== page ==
The United Auto Workers and General Motors have come to a tentative agreement for a national labor contract covering the next four years. In addition to hourly raises for both veteran and second tier autoworkers, the contract calls for a $5,000 signing bonus. With 48,500 employees represented by the UAW, that means that GM will be paying out a little more than a quarter of a billion dollars in those bonuses.
While the UAW members, I’m sure, look at the bonus and raises as compensation for the concessions they’ve given to domestic automakers over the tumultuous past half decade, they do present a public relations problem for both the union and for General Motors. In the Daily Caller, Mickey Kaus asks the question, “How about paying back the $15 billion first?”, regarding US taxpayers’ “investment” in bailing out GM?
It’s one thing to give workers power to negotiate above-market wages through collective bargaining–hey, let them squeeze the bosses for all the bosses can bear. It’s another thing when they squeeze more than the bosses can bear, the bosses go broke, and ordinary citizens, many poorer than UAW members, have to make up the difference.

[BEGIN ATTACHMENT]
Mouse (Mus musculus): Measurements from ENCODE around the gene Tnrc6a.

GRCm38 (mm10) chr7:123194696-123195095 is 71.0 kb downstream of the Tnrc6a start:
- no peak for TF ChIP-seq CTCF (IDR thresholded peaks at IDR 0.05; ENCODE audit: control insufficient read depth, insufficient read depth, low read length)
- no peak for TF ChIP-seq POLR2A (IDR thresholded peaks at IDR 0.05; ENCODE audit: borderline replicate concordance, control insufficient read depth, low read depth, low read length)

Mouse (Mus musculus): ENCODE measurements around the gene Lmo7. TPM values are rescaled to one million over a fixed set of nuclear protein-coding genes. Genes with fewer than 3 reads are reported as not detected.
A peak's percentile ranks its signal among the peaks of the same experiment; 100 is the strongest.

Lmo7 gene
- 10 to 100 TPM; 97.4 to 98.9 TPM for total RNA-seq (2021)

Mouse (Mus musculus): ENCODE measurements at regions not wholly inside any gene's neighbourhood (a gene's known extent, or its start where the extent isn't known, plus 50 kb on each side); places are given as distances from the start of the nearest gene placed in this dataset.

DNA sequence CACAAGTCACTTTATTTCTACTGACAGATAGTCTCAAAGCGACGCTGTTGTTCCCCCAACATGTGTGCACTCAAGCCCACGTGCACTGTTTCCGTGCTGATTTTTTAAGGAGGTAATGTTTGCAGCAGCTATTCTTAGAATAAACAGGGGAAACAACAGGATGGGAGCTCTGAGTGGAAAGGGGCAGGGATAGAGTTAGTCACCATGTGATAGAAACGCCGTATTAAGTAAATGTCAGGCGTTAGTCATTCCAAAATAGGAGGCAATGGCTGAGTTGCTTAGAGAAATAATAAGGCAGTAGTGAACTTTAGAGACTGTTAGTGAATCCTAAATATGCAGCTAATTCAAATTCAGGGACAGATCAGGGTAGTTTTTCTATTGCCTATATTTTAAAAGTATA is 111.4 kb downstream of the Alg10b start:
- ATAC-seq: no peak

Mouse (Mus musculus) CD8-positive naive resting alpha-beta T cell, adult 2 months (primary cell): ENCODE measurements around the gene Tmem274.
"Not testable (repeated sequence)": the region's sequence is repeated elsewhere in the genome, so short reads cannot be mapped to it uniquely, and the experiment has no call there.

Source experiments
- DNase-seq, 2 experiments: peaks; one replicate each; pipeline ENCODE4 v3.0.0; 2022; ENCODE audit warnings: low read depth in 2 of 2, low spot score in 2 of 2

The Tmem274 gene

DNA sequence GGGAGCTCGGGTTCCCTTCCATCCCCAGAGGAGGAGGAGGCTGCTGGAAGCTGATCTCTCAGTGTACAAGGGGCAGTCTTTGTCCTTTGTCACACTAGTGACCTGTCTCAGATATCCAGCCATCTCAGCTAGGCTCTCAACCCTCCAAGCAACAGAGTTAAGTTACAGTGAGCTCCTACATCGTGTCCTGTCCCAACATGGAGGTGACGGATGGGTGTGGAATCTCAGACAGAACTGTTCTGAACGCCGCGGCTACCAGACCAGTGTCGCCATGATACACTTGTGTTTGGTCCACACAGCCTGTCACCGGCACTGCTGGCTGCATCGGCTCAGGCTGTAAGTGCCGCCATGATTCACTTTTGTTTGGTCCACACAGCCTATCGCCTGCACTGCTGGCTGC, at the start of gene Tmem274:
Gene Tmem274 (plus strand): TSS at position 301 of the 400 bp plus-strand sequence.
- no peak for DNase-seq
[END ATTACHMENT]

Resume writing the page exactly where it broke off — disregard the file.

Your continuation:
The proposed agreement also will yield autoworkers an increased share of GM’s current profitability, with larger profit sharing checks promised in the contract.
Kaus makes an important point. Just recently, internal emails in the Department of Energy have come to light that warned superiors and the administration about the bad “optics” the eventual bankruptcy of federal loan beneficiary Solyndra. I don’t think that the UAW could demand for, and GM would agree to, something with “optics” worse than paying out $248 million in bonuses to workers while the company and the UAW still owe taxpayers $15 billion. Remember, the UAW got an equity stake in GM as part of the bankruptcy restructuring.
Back in February, when GM announced that some of its executives and salaried workforce would be receiving bonuses and having some compensation restored that was eliminated during the meltdown, the UAW was vocal in its criticism. Some in the media, like the New York Times, were also critical of GM for rewarding managers with bonuses while the company still hadn’t paid back the bailout funds. So far, the NYT has not been equally critical of similar bonuses for union members.